Are we asking too much of a newly appointed professor, particular in the face of a declining budgetary environment and the pressure to be an effective teacher. Perhaps the time to a tenure decision is too short for today's environment. Perhaps we need different models for research--consider more collaborative research projects where groups of faculty work together. Effective outreach is an important way to change public perceptions, fulfill missions to support life-long learning, and combine research with education.

Dr. Massimo Pigliucci, UTK Assistant Professor in the Botany Department, reminded the group that the system of higher education and university-based research is irreplaceable. To say that the system is broken may be too harsh. What is needed is to understand what is wrong, the severity of the problem and steps that can be taken to correct the problems. Dr. Pigliucci pointed out that undergraduates gain at least two major benefits from participating in research-- ability to think critically and to solve problems. These also are critical to success in employment or advanced education.

Postdocs in university labs contribute significantly to the development of the faculty member beyond their contribution to research as they serve as role models to others in the lab and assist in hands-on training. In this respect they may be more available to students on an informal basis than the faculty member. A major problem facing university faculty, especially new faculty, is obtaining support for postdocs. NSF programs supporting postdocs are vitally important.

Other needs can be addressed closer to home. New faculty need support to learn to be better teachers. Universities must address the need for effective evaluation of teaching. The current system depends too much on student evaluations. Universities need to be more effective is selling their overall value to the public.

With the background of the morning discussion, the group broke out into two discussion groups. Discussions ranged widely, but converged on several conclusions and recommendations summarized below.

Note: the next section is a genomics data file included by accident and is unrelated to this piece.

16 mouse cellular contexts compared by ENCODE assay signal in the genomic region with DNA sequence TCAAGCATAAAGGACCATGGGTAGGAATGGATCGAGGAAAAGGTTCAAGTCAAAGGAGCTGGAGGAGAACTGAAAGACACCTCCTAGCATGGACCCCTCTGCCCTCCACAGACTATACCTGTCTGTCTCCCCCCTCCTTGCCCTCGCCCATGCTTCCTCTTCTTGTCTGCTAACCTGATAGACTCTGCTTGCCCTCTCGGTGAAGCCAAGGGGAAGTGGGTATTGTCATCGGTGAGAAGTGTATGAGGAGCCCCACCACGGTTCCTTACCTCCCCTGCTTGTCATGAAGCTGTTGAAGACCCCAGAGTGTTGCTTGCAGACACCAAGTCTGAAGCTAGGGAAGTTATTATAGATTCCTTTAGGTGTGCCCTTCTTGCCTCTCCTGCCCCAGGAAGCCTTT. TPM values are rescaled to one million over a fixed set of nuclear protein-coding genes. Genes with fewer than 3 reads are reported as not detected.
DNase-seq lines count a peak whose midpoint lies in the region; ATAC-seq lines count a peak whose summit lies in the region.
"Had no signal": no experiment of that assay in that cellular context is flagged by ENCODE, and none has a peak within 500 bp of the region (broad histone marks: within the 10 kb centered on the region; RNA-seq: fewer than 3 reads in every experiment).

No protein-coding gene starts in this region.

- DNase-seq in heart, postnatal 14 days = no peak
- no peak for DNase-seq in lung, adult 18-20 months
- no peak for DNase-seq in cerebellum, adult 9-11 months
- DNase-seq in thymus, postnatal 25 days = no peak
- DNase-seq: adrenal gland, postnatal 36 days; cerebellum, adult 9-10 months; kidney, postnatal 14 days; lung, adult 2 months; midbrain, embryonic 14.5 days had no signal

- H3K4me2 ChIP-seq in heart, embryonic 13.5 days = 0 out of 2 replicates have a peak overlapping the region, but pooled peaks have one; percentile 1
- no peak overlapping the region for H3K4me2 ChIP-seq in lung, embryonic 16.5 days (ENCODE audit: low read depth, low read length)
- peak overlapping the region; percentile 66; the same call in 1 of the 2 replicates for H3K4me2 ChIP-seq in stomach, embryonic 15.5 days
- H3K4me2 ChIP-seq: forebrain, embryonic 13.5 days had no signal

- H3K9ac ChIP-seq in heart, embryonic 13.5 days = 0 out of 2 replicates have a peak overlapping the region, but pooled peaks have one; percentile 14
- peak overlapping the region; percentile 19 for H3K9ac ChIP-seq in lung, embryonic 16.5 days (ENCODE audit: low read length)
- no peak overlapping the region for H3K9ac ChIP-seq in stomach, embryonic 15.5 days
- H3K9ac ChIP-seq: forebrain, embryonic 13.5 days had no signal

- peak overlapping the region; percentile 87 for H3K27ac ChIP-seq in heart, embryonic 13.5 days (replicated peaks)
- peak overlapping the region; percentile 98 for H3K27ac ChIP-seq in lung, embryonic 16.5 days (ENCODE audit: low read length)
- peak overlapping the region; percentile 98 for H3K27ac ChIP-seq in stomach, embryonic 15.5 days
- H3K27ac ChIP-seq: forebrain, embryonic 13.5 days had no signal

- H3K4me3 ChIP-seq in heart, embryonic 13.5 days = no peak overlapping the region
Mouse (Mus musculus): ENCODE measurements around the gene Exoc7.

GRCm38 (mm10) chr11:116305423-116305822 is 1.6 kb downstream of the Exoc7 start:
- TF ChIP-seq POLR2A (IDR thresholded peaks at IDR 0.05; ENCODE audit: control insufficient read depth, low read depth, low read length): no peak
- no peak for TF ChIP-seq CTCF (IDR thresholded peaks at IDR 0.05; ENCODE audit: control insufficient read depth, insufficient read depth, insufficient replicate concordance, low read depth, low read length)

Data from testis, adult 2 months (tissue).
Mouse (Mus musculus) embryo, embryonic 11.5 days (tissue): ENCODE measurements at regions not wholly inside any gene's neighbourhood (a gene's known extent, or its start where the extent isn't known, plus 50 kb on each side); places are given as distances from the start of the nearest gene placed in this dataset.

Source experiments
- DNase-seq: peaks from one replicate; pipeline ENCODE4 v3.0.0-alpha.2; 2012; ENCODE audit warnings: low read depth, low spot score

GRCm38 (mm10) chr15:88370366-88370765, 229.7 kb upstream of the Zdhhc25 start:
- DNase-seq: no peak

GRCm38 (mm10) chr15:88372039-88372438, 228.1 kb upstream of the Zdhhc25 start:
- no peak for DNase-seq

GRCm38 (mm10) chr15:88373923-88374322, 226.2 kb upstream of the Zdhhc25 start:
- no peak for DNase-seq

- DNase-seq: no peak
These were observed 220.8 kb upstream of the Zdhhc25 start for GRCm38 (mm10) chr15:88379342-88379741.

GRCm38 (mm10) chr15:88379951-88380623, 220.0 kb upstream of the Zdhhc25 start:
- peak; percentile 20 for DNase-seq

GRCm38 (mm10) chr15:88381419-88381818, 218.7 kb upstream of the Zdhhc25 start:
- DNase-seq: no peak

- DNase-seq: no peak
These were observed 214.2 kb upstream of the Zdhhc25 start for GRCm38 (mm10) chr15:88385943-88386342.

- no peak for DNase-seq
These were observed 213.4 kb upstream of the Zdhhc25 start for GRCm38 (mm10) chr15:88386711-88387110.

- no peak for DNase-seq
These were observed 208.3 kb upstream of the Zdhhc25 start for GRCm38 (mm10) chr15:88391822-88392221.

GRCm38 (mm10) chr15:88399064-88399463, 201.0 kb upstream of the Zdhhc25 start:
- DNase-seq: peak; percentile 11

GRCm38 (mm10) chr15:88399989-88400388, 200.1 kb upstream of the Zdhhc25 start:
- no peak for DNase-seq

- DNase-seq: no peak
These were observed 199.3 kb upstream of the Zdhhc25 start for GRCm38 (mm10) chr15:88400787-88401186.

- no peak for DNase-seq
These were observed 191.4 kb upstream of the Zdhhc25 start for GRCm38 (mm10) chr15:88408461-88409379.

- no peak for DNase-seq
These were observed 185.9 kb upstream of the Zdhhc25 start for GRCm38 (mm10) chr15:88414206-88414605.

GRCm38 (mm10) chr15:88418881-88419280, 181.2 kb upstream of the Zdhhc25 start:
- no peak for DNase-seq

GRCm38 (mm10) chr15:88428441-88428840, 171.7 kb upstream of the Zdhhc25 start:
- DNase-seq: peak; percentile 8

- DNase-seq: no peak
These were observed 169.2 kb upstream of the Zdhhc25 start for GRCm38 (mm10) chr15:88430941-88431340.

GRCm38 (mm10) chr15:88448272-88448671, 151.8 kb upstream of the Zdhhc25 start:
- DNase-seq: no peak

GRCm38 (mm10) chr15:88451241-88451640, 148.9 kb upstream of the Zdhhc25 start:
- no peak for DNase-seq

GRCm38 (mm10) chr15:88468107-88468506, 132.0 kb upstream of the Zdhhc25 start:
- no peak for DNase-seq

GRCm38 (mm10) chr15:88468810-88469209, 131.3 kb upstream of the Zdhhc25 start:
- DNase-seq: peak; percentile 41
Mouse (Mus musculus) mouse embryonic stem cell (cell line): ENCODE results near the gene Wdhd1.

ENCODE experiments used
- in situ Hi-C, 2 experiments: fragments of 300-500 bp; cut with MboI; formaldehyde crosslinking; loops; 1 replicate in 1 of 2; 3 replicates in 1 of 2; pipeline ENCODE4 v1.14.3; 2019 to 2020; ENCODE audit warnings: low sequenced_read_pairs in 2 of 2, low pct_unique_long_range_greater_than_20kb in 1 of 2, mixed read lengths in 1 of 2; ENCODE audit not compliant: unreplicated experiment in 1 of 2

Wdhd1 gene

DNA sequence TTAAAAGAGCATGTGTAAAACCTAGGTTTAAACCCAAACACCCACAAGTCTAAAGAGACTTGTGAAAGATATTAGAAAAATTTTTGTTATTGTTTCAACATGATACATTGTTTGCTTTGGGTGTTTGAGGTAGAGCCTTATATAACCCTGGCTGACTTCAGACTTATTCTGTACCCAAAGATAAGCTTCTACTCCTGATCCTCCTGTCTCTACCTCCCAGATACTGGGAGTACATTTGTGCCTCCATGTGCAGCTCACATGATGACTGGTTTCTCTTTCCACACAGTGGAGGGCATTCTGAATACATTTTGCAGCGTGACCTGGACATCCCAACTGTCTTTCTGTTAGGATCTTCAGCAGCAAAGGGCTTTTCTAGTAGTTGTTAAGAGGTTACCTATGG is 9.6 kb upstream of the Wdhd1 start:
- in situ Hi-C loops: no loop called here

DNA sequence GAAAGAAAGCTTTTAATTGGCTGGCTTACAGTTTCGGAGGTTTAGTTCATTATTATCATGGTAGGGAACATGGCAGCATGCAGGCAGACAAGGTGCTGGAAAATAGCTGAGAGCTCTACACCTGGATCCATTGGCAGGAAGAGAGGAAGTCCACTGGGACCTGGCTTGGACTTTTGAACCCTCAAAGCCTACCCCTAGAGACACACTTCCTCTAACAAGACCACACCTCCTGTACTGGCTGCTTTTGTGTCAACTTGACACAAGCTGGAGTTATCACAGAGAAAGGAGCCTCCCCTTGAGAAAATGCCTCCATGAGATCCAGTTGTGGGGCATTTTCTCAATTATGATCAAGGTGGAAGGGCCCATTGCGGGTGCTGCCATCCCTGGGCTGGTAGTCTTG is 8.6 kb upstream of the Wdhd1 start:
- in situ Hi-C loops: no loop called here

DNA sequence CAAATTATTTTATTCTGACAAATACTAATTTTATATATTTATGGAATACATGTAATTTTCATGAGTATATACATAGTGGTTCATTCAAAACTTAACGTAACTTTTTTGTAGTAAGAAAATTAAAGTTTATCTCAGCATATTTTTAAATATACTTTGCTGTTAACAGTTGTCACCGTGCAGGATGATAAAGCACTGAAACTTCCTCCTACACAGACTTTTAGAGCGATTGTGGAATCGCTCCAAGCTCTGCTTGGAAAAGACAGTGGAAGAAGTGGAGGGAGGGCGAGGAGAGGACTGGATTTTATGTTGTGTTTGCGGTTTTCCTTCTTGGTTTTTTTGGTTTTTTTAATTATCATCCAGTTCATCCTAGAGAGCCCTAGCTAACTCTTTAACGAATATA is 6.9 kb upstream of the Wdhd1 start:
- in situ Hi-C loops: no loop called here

1. Despite changing expectations, we must continue to strive for full participation by all qualified individuals. This will mean more sharing of opportunities, facilities and personnel among institutions. While the impetus for this will arise at the local level, NSF policies should not create artificial barriers for this cooperation to occur and ideally should promote or facilitate initiatives for cooperation.
  2. Time is the limiting resource for faculty. NSF should continue to streamline its proposal process. For larger programs, the use of preproposals and planning grants is laudable.
  3. Relative to integration of research and education, NSF might consider expanding its research training grants (or using the RTG's as a model) to be more inclusive of undergraduate education and undergraduate research as well as general education. Another model is the EHR program supporting institution-wide reform, but instead focused at the level of the department, combination of departments or college.
  4. Technology in science advances rapidly and in so doing renders many faculty obsolete with respect to technology. NSF should promote ways to help faculty stay current with technology-- summer workshops, supplements for travel or hosting faculty to learn about new technology. Faculty at community colleges and other institutions with heavy teaching are especially at risk of losing touch with modern research technology.
  5. The reward structure at colleges and universities between research and teaching needs change. Presently it is skewed toward research. Consideration should be given to creating a National Teaching Faculty Award-- perhaps similar to current awards directed to younger faculty but open to all..
  6. Public outreach is an important mechanism for creating a citizenry knowledgeable about the role of research in higher education. There are many excellent outreach programs. NSF should consider additional ways to stimulate outreach and nationally recognize excellent and effective programs. This may not require significant NSF resources as there are local sources to support such programs, but the national recognition that NSF could provide would greatly facilitate securing funds.
  7. An issue that NSF must face is how it defines "excellence" as a criterion for supporting a project. How one draws the line between excellent research and an excellent training laboratory needs better definition. Perhaps an evaluation scheme that separates excellence in science and excellence in training is needed. The current use of add-on funds to support education or the integration of research and education is successful, should be retained/expanded, and serve as a model for others.
  8. Both locally and within NSF, greater attention should be paid to the relationships between 2-year and 4-year institutions. Many students begin their higher education at 2-year institutions. The same concerns that affect how we address lower division undergraduate education at 4-year institutions are of concern to 2-year institutions, including faculty development, access to opportunities and facilities, stimulating interest in prospective majors, and undergraduate research.